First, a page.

The Passing Game: Attacking the Middle of the Field

Cook threw for over 300 yards in the meeting last year, and what the film showed was the ability of Michigan State to attack the middle of the field in the passing game. Oregon used a number of coverage schemes in the secondary last year, but the Spartans used a few different designs to attack the middle regardless of the coverage employed by the Ducks.

On this first example, MSU uses dual dig routes from the slot formation to attack the middle of the field. Facing 2nd and 7, Cook is in the shotgun with 11 personnel on the field. The offense has a pro formation to the left and slot formation to the right. The Ducks have their base defense on the field and show Cover 1 in the secondary:


But just prior to the snap, Oregon rolls their coverage to Cover 6, dropping the two defenders across the slot formation back into the secondary:


The Spartans have a nice route called to attack this coverage, using dual dig routes from the slot receivers. The outside WR runs a deep dig route, selling the play-side cornerback and safety on a deep route, forcing both players to gain depth on the potential vertical route. This opens up the middle of the field for the slot WR, who runs a shorter dig route – after first showing a shallow crossing route:


Both the play-side linebackers – the OLB and the ILB – try and re-route the slot WR off the snap. But R.J. Shelton (#12) does a good job of avoiding both linebackers and working to the middle of the field:

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Cook shows good patience and anticipation on this play, waiting on the route to develop and throwing Shelton open as the the WR is still covered by the inside linebacker:

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The Spartans used a similar concept to open up the middle of the field later in the game. With the football on the left hashmark, Cook stands in the shotgun and MSU has 11 personnel on the field, using slot formation to the right and a tight pro alignment on the left. The Ducks have their 4-2-5 nickel defense in the game showing Cover 2 in the secondary:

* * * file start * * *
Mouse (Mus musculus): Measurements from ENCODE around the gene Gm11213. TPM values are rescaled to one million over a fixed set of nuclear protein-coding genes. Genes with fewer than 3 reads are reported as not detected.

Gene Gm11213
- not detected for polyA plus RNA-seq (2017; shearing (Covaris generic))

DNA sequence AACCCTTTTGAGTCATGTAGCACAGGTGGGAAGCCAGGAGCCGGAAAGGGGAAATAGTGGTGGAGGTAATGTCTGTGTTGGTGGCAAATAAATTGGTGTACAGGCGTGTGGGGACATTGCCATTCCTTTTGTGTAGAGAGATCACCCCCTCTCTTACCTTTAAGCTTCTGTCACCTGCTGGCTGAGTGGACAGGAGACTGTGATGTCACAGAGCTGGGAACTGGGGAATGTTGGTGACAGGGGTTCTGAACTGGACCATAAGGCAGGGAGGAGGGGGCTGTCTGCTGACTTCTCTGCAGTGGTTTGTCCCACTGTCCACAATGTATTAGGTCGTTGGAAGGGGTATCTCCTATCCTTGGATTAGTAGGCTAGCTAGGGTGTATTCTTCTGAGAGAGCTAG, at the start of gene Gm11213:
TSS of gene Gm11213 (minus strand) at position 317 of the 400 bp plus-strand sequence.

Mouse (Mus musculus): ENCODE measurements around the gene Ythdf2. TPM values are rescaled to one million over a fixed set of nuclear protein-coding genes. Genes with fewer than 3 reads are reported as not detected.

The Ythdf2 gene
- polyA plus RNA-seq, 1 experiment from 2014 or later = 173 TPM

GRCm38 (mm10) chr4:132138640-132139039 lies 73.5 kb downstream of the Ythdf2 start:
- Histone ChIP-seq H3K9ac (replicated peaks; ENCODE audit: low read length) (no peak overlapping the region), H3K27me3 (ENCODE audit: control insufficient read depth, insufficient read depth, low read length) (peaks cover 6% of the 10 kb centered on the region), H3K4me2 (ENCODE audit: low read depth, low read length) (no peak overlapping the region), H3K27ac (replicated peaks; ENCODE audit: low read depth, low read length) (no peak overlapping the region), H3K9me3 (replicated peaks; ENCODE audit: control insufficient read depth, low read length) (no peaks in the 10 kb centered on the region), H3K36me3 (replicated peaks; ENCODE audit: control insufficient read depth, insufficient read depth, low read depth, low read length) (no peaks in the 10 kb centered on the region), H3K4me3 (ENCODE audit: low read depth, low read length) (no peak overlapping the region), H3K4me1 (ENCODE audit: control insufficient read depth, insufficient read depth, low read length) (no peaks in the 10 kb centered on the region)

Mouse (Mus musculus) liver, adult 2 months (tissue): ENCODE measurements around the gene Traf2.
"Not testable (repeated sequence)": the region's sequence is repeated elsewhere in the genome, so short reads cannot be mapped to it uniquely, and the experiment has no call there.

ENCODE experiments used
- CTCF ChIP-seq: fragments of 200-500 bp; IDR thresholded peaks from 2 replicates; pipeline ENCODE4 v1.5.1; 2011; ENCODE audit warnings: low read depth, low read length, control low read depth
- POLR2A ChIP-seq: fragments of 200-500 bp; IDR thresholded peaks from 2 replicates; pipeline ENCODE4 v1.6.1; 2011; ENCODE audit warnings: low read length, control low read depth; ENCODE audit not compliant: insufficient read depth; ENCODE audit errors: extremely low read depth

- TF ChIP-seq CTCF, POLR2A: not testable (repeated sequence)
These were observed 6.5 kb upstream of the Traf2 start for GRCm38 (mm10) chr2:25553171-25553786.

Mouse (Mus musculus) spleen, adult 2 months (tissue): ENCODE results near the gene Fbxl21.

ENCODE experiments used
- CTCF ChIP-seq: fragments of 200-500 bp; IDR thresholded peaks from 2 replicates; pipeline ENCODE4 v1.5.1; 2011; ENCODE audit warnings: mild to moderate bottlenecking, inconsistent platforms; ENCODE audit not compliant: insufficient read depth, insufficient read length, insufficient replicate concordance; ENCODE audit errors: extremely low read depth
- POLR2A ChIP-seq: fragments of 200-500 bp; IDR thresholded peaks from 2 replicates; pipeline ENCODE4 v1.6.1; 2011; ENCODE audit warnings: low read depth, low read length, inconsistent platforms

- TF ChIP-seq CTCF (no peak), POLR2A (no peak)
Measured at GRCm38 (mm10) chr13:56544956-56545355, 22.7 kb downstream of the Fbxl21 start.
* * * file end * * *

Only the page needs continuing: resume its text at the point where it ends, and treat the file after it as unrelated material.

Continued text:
The Spartans run a drag/dig combination route on the left. Price, the tight end, runs the deeper dig pattern while the WR runs a very shallow drag pattern in front of the inside linebackers:


At the snap the defense rolls this play into Cover 3 buzz, dropping the play-side safety down into a linebacker alignment. As you watch this play, notice how the shorter route entices the play-side buzz safety and an inside linebacker. Both defenders break in a few steps on the drag route, which gives Cook enough of a window to find his TE over the middle:

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One final way the Spartans opened up the middle of the field for the passing game was using play-action. This play is an example of a run-fake pulling defenders out of position. MSU faces a 1st and 10 just outside the red zone, and Cook is in the backfield alone. With 11 personnel on the field the Spartans set up in trips to the left and slot formation to the right, and Langford is the middle receiver in the trips. Because of the offensive personnel, the Ducks have their base 3-4 defense in the game and are forced to split the OLBs to the outside, leaving linebacker Torrodney Prevot (#86) aligned across from WR Tony Lippett (#14) at the bottom of the screen:


From his middle trips alignment, Langford comes in jet motion prior to the snap, showing the defense the threat of the jet sweep. But the RB is a decoy on this play – Cook’s first read is Lippett on a simple seam route:


The play works to perfection:

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The defense uses Cover 3 here, but in response to the jet sweep action both Prevot and Walker flow forward to the running back. This opens up a big throwing window for the seam route, and Cook flicks the football to Lippett and the receiver cuts down to the Oregon 6-yard line setting up a 1st and goal. The replay provides a good view of how the two linebackers squat on the screen look from Langford, allowing Lippett to slip into the secondary.

While the Spartans were not able to finish the job last season, the concepts outlined here put them in position to build a lead on the road. If MSU is to finish what they started last year, they will likely need to rely on these successful offensive schemes to knock off the Ducks on Saturday night.

Follow Mark on Twitter @MarkSchofield.

Mark Schofield has always loved football. He breaks down film, scouts prospects, and explains the passing game for Inside the Pylon.

All video and images courtesy Fox Sports.